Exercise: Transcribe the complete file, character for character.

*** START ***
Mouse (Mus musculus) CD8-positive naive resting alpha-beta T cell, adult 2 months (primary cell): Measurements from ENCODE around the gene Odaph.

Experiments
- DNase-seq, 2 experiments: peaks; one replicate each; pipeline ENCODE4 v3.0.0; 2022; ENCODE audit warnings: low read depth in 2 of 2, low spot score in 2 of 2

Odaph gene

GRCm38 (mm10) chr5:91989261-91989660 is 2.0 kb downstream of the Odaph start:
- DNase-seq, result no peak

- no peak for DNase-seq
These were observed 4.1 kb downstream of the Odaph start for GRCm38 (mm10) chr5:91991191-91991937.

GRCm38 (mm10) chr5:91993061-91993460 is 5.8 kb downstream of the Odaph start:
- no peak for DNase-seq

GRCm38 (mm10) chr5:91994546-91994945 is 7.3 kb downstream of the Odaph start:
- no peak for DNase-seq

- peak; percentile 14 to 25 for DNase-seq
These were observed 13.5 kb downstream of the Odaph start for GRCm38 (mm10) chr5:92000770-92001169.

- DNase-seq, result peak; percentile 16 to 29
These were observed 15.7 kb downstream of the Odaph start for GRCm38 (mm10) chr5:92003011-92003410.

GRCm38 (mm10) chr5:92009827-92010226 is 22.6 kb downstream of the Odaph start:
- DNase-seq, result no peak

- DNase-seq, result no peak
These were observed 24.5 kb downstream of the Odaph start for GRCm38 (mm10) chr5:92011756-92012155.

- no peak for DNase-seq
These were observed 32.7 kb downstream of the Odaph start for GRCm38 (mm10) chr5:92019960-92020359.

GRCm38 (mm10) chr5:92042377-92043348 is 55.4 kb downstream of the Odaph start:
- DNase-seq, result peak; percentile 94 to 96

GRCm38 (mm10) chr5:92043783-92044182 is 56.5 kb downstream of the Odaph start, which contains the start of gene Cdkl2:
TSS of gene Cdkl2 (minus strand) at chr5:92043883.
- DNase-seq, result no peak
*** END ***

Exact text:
Mouse (Mus musculus) CD8-positive naive resting alpha-beta T cell, adult 2 months (primary cell): Measurements from ENCODE around the gene Odaph.

Experiments
- DNase-seq, 2 experiments: peaks; one replicate each; pipeline ENCODE4 v3.0.0; 2022; ENCODE audit warnings: low read depth in 2 of 2, low spot score in 2 of 2

Odaph gene

GRCm38 (mm10) chr5:91989261-91989660 is 2.0 kb downstream of the Odaph start:
- DNase-seq, result no peak

- no peak for DNase-seq
These were observed 4.1 kb downstream of the Odaph start for GRCm38 (mm10) chr5:91991191-91991937.

GRCm38 (mm10) chr5:91993061-91993460 is 5.8 kb downstream of the Odaph start:
- no peak for DNase-seq

GRCm38 (mm10) chr5:91994546-91994945 is 7.3 kb downstream of the Odaph start:
- no peak for DNase-seq

- peak; percentile 14 to 25 for DNase-seq
These were observed 13.5 kb downstream of the Odaph start for GRCm38 (mm10) chr5:92000770-92001169.

- DNase-seq, result peak; percentile 16 to 29
These were observed 15.7 kb downstream of the Odaph start for GRCm38 (mm10) chr5:92003011-92003410.

GRCm38 (mm10) chr5:92009827-92010226 is 22.6 kb downstream of the Odaph start:
- DNase-seq, result no peak

- DNase-seq, result no peak
These were observed 24.5 kb downstream of the Odaph start for GRCm38 (mm10) chr5:92011756-92012155.

- no peak for DNase-seq
These were observed 32.7 kb downstream of the Odaph start for GRCm38 (mm10) chr5:92019960-92020359.

GRCm38 (mm10) chr5:92042377-92043348 is 55.4 kb downstream of the Odaph start:
- DNase-seq, result peak; percentile 94 to 96

GRCm38 (mm10) chr5:92043783-92044182 is 56.5 kb downstream of the Odaph start, which contains the start of gene Cdkl2:
TSS of gene Cdkl2 (minus strand) at chr5:92043883.
- DNase-seq, result no peak